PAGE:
TEMPERATURES OF 62°C IN KUWAIT?
A message is currently doing the rounds on social media – supported by a number of pictures – that temperatures of 62°C in Kuwait has caused trees to burst into flames, traffic lights to melt and cars to dissolve.
Christian sources added to the original message, linking it to Revelation 16:8-9: “The fourth angel poured out his bowl on the sun, and the sun was allowed to scorch people with fire. They were seared by the intense heat and they cursed the name of God, who had control over these plagues, but they refused to repent and glorify him.” Thus, attributing this phenomenon to the fact that we are in the ‘end-times’ before the return of Christ.
The temperature hit a record 62°C (143.6°F) in Kuwait in July 2017, causing several trees to burst into flames.
In July 2017, social media users shared videos and images of burning trees and melting traffic lights, the purported results of a record-breaking heatwave in Kuwait during which temperatures soared to 62° Celsius (143.6° Fahrenheit).
Firstly, a 62° Celsius day has never been recorded. The highest temperature on record, according to the World Meteorological Organisation, was 56.7°C (134°F) on 10 July 1913 in Furnace Creek, California. The highest temperature in Kuwait, 54°C, was recorded in Mitrabah in July 2016. Although the footage of trees burning is likely real, the claim that these fires were caused by 62° Celsius temperatures is unfounded.
The weather in Kuwait hovered around 50°C during July 2017.
The web site Frontnews.eu shared one of the most popular videos of this claim, showing a tree burning on the side of the road along with the report that the temperature had reached 62°C in Kuwait.
This particular video was actually shot in Madinah, Saudi Arabia, and captured a palm tree that was struck by lightning, as the website alweeam.com reported (translated by Google Translate and edited for clarity):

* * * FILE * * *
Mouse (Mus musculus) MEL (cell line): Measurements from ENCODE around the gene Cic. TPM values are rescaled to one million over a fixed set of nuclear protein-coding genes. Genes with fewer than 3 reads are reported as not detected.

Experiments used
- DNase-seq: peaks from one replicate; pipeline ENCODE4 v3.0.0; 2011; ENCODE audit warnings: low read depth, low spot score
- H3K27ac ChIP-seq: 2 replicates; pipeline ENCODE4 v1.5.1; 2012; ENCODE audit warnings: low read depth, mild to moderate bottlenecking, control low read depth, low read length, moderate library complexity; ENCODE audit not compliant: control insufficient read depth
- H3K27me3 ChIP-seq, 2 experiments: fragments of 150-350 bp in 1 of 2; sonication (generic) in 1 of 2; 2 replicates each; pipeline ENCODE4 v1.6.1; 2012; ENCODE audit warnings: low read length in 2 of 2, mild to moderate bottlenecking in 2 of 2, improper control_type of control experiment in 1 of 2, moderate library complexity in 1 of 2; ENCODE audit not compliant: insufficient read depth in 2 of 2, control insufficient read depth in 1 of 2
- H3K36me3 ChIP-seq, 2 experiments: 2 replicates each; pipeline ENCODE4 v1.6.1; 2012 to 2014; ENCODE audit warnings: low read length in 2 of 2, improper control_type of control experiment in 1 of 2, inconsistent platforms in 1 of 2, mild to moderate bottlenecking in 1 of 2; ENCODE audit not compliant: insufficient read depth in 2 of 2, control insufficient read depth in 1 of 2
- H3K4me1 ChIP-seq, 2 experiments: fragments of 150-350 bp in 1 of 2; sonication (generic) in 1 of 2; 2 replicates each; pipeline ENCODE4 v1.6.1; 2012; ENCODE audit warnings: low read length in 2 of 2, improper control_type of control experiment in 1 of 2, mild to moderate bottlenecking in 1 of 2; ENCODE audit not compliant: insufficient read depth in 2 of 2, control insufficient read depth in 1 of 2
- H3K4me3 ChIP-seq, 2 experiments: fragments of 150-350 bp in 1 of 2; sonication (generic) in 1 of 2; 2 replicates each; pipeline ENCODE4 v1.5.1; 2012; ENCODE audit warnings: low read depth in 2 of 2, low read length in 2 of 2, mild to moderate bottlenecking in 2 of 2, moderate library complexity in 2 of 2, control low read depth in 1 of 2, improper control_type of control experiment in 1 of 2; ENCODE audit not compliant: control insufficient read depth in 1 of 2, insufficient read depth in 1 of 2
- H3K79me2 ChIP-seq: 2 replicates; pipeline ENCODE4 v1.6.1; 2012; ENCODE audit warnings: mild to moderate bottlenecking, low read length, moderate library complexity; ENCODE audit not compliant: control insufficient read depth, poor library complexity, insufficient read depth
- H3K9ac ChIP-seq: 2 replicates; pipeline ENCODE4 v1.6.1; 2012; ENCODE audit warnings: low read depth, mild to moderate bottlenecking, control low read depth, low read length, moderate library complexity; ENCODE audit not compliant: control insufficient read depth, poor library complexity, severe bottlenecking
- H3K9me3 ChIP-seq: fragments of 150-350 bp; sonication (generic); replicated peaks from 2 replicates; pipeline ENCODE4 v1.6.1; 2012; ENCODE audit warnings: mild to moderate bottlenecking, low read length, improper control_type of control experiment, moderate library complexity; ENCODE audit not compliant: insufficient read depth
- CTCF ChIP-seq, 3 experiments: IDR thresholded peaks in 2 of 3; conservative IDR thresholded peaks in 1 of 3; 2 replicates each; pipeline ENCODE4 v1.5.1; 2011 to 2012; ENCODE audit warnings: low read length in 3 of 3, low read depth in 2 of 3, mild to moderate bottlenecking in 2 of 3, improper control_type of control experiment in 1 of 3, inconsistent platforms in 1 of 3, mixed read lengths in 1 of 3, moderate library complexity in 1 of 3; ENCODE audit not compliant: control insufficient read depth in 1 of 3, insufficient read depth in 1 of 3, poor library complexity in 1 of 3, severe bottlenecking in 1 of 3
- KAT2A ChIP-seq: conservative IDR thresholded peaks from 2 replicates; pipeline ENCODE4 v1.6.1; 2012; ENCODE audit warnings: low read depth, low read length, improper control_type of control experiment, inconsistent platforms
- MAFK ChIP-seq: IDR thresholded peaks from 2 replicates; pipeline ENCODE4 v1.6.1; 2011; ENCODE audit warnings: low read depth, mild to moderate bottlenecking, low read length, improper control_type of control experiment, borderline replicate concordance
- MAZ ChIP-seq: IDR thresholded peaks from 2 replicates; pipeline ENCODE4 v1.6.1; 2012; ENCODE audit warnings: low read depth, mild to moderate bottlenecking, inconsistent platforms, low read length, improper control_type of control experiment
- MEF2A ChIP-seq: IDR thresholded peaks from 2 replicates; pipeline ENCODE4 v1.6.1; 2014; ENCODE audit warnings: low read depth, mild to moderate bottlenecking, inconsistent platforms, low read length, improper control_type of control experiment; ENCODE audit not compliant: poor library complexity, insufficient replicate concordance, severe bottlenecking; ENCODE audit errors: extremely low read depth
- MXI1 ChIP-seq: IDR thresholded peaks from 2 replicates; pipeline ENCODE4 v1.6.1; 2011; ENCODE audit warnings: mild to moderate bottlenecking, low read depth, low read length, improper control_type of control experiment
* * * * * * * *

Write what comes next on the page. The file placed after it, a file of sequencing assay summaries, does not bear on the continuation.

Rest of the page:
“Lightning struck a palm tree on the famous Sultana Street in Madinah, following heavy rains in the region today. The palm tree was engulfed by flames by the time the civil defence fire brigade arrived.
A resident documented the incident on video. The fire began gradually in the palm tree, and quickly spread to the surrounding area, endangering the firefighters, before they succeeded in extinguishing the blaze.”
A photograph of a melted traffic light has also appeared alongside the claim about the high temperatures.
Although this image was in fact taken in Kuwait, it was in 2013 and shows a traffic light that reportedly melted as a result of a nearby car fire.
INcontext applies seven ‘hoax verification guidelines’ when evaluating news that may be not be true. Below are examples of the application of some of these guidelines in relation to this particular article:
Point 1: USE YOUR COMMON SENSE
This might sound obvious, but the topic of the ‘end times’ is something close to Christians’ hearts, so we tend to believe anything and everything that could point to the ‘end times’ – don’t believe everything. If the message reveals “extremely important information”, that nobody else is talking about in reputable media and Christian sources, be very sceptical (the key word here is reputable).
Point 2: CRITICALLY ANALYSE THE SOURCE
The problem with all ‘end-time’ prophesies is that they are accepted without critical analysis. If the story doesn’t register on mainstream media or on any ‘hoax-correcting’ pages, take a close look at the webpages on which the story is appearing, and evaluate their credibility.
Point 3: ASK SOME JOURNALISTIC QUESTIONS
Look for the oldest postings of the story that you can find, and ask some questions: Who was the first person reporting this incident? Try to get back to the source, which could then be very revealing as to the motivation.